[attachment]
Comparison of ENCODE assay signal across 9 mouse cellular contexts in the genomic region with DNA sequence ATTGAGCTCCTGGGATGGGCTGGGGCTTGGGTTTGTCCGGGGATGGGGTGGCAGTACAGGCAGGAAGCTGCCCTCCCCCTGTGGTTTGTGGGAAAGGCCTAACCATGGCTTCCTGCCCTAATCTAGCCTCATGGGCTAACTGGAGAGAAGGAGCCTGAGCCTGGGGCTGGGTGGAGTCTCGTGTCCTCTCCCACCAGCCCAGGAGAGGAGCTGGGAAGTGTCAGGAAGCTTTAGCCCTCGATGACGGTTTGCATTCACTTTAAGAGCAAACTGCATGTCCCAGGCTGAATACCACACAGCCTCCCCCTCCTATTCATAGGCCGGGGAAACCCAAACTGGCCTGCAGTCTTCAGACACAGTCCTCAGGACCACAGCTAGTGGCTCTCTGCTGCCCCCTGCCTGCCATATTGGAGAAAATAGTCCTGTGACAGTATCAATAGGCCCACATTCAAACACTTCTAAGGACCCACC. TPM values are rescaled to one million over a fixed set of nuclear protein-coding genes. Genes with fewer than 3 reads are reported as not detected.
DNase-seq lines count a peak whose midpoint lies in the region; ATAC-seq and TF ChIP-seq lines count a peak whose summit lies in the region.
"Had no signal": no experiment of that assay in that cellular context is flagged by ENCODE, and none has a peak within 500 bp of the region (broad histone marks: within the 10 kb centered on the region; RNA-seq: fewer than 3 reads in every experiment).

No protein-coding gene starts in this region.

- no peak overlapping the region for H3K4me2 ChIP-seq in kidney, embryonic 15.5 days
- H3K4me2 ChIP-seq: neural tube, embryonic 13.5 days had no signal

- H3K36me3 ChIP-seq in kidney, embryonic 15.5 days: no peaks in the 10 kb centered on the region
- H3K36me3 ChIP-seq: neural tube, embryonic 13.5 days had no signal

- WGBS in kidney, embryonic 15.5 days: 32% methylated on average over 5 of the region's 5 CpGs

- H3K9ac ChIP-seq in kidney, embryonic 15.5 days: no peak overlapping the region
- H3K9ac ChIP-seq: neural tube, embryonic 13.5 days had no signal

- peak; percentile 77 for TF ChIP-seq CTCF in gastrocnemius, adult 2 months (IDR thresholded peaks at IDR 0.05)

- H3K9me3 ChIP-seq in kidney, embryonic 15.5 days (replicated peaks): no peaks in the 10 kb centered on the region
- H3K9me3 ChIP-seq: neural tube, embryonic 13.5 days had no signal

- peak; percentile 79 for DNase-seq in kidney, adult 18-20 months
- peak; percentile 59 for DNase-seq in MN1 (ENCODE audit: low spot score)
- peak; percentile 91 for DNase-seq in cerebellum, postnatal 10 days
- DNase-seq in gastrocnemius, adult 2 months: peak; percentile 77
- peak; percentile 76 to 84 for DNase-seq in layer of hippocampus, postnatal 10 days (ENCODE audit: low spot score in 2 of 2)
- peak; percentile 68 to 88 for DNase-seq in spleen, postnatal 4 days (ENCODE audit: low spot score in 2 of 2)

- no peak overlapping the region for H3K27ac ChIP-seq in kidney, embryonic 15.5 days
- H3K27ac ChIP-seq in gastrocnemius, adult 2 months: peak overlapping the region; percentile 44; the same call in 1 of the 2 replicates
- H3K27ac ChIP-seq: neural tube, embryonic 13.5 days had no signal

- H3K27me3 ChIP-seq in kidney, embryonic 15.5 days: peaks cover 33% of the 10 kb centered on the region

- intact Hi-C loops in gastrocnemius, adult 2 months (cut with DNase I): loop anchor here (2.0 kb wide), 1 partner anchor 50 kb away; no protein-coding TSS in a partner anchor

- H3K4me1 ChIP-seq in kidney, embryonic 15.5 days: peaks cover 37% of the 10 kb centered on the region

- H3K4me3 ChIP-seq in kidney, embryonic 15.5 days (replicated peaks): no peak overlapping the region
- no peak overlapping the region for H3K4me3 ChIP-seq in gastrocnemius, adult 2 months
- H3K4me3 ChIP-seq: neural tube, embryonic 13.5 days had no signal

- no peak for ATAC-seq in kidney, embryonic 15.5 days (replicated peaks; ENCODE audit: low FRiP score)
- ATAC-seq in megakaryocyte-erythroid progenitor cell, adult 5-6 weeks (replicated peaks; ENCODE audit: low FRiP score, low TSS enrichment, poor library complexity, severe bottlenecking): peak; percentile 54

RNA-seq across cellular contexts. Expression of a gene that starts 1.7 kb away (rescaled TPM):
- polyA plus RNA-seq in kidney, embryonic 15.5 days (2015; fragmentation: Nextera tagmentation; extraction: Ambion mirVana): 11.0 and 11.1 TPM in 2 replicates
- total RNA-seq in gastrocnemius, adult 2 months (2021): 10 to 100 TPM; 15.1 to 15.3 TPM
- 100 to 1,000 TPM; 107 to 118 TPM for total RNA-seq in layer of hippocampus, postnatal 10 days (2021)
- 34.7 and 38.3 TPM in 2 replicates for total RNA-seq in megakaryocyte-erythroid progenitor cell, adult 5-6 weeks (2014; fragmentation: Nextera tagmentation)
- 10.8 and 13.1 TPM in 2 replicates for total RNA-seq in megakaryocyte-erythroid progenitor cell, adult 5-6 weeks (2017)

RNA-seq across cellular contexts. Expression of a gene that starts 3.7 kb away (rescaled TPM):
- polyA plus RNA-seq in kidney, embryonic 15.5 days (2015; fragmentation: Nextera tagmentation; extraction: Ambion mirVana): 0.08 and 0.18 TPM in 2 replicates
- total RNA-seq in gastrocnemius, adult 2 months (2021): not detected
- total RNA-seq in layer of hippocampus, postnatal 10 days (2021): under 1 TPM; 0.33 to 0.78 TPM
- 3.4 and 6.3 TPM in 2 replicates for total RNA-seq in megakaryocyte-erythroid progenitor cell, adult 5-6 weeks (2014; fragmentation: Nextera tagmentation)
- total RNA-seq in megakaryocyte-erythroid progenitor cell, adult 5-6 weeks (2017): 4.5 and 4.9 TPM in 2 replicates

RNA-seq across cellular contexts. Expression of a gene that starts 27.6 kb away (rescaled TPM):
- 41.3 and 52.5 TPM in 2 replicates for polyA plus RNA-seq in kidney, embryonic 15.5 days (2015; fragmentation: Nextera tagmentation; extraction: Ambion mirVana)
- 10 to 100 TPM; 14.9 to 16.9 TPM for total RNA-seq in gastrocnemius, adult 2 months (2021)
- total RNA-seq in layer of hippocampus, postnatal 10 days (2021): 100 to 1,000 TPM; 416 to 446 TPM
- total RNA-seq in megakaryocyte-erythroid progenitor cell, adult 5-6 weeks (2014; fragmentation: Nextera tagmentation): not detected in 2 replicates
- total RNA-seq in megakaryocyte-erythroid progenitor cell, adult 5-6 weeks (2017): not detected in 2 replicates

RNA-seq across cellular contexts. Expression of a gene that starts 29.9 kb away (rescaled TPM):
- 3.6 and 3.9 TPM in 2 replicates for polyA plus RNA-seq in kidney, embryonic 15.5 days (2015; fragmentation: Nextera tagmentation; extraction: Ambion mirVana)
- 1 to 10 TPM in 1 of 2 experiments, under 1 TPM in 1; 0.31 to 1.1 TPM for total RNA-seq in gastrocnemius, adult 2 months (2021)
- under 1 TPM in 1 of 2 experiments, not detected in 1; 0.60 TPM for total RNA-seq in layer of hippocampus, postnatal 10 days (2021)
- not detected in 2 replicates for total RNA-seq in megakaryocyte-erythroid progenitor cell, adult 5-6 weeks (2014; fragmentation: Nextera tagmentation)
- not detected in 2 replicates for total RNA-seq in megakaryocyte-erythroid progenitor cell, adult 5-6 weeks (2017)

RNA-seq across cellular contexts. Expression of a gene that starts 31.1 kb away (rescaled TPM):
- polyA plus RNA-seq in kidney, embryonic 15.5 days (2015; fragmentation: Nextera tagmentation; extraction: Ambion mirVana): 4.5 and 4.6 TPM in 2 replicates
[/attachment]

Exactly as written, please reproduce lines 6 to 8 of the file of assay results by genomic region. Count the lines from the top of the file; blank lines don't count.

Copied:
- H3K4me2 ChIP-seq: neural tube, embryonic 13.5 days had no signal

- H3K36me3 ChIP-seq in kidney, embryonic 15.5 days: no peaks in the 10 kb centered on the region
- H3K36me3 ChIP-seq: neural tube, embryonic 13.5 days had no signal